A lethal threat off screens at Vanderbilt, Nesmith should create gravity and thrive off sets designed for him.
In Wednesday’s media availability, Brad Stevens again tempered expectations on Boston’s lottery pick. “Aaron Nesmith hasn’t played a 5-on-5 game since January and until his first practice,” Stevens said. “Everybody is asking me if he’s going to be in the rotation or not and he was just trying to get up and down the court.”
The #14 pick suffered a stress fracture in his right foot after playing only fourteen games of his sophomore season at Vanderbilt. Before his injury, Nesmith was the nation’s fifth leading scorer, averaging 23 points per game. It’s that talent that Danny Ainge gambled on in last month’s draft and Stevens has recognized in training camp.
“I’m not worried about his shot at all. He just needs to learn as quickly as possible,” Stevens said. “He’s a good shooter. He’s a smart kid. I think he’ll pick things up very quickly.” When he does, Nesmith could find a role as fast as he’s known to light up scoreboards.
After shooting 52.2% from 3-point range last year and 51% off screens, Aaron Nesmith will have high offensive expectations as a rookie role player. The Boston Celtics may count on him to provide 3-point shooting and floor spacing as they suddenly appear a little thin on floor spacing at the wing position.
Enter Nesmith, who was proficient not just in his efficiency as a sophomore at Vanderbilt but in how he was used. There were dozens of screening actions and a deep playbook designed around getting him open. As a result, Nesmith took a ton of threes, notching 49 shots off screens in only 14 games.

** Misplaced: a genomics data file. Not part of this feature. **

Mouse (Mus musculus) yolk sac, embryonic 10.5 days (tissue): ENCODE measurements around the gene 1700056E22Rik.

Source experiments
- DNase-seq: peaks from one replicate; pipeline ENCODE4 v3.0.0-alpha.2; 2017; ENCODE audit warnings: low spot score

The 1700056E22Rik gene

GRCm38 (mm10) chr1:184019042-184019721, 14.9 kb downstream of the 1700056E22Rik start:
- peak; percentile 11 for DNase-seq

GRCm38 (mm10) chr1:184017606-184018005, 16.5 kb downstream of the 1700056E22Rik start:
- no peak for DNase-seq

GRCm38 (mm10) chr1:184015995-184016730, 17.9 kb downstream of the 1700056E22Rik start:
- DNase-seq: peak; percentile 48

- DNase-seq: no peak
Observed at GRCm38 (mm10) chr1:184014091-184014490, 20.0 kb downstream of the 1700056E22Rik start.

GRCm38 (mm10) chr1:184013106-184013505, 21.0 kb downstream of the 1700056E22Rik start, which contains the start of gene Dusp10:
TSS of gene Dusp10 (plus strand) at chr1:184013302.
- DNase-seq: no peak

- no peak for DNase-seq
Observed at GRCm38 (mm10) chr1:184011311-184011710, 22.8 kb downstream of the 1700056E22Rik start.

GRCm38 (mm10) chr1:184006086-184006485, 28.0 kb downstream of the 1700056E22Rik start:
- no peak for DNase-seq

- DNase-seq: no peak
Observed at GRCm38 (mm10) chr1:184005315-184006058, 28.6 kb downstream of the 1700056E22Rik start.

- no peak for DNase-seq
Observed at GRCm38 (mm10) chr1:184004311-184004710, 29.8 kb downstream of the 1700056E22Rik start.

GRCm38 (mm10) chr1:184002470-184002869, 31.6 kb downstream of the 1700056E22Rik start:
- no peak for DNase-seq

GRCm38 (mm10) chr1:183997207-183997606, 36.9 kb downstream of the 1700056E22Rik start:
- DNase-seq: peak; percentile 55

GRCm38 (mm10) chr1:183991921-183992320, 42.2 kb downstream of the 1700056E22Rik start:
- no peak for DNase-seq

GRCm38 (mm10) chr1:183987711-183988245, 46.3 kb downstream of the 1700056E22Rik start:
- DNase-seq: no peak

If Brad Stevens is willing to add a few wrinkles to his playbook to accommodate Nesmith in areas he’s already comfortable, the Celtics could easily find minutes for him. It’s a role that not only provides an offensive boost but pairs well with elite slashers like Jayson Tatum and Jaylen Brown. Gravity is a term that’s en vogue in basketball circles, and a sharpshooter like Nesmith darting off screens would create gravity for Tatum, Brown and all the Celtics bigs.
With a short offseason and an offense that finished the regular season 11th in half-court offensive efficiency, the Celtics are unlikely to throw out the old playbook, even with Gordon Hayward’s departure.
That suits Nesmith well. Stevens uses plenty of options for shooters within their motion, including a screen-away option that would let Nesmith read his defender for simple pop-backs:
What we’re likely to see added are wrinkles and layers added for specific role players to best maximize their time on the floor. Nesmith is a prime, unique candidate for such a designation, provided he earns his way into the rotation for meaningful minutes. He has his improvement areas, including quickness on defense and making smart decisions when he puts the ball on the floor. While tightening up those shortcomings are key to earning extended minutes, Stevens likely has some plays up his sleeve for when the time comes to give the kid some run. I, for one, am excited to see the wizardry of Stevens combine with the prowess of Nesmith’s movement shooting.